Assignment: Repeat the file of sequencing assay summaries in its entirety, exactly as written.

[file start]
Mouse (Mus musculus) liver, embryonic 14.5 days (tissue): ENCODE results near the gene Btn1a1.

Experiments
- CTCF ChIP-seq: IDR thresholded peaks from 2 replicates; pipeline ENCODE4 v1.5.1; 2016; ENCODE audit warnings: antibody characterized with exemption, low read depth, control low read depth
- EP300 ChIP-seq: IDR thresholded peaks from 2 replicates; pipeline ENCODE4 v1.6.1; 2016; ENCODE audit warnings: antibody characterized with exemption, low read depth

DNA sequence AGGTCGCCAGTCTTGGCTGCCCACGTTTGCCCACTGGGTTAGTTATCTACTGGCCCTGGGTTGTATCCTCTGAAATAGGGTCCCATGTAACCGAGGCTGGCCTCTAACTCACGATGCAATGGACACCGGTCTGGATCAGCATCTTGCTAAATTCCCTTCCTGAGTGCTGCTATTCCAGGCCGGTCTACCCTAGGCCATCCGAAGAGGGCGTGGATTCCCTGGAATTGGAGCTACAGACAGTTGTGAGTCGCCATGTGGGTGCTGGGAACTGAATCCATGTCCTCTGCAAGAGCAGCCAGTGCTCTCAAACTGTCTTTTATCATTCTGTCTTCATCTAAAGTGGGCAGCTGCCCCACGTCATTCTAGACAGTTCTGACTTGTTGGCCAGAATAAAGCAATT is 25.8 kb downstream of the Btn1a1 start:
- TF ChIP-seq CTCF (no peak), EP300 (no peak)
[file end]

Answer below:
Mouse (Mus musculus) liver, embryonic 14.5 days (tissue): ENCODE results near the gene Btn1a1.

Experiments
- CTCF ChIP-seq: IDR thresholded peaks from 2 replicates; pipeline ENCODE4 v1.5.1; 2016; ENCODE audit warnings: antibody characterized with exemption, low read depth, control low read depth
- EP300 ChIP-seq: IDR thresholded peaks from 2 replicates; pipeline ENCODE4 v1.6.1; 2016; ENCODE audit warnings: antibody characterized with exemption, low read depth

DNA sequence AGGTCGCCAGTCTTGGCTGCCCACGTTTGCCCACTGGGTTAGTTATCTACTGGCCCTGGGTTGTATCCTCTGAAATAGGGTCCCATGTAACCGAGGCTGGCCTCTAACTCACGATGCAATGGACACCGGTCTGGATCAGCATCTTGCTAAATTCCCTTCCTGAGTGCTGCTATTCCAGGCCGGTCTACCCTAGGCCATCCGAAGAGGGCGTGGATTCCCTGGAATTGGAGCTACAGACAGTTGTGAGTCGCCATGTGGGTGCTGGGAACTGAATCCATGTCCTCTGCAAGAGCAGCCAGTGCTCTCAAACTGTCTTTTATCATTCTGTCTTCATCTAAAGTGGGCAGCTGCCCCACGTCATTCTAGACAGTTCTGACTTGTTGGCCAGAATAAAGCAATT is 25.8 kb downstream of the Btn1a1 start:
- TF ChIP-seq CTCF (no peak), EP300 (no peak)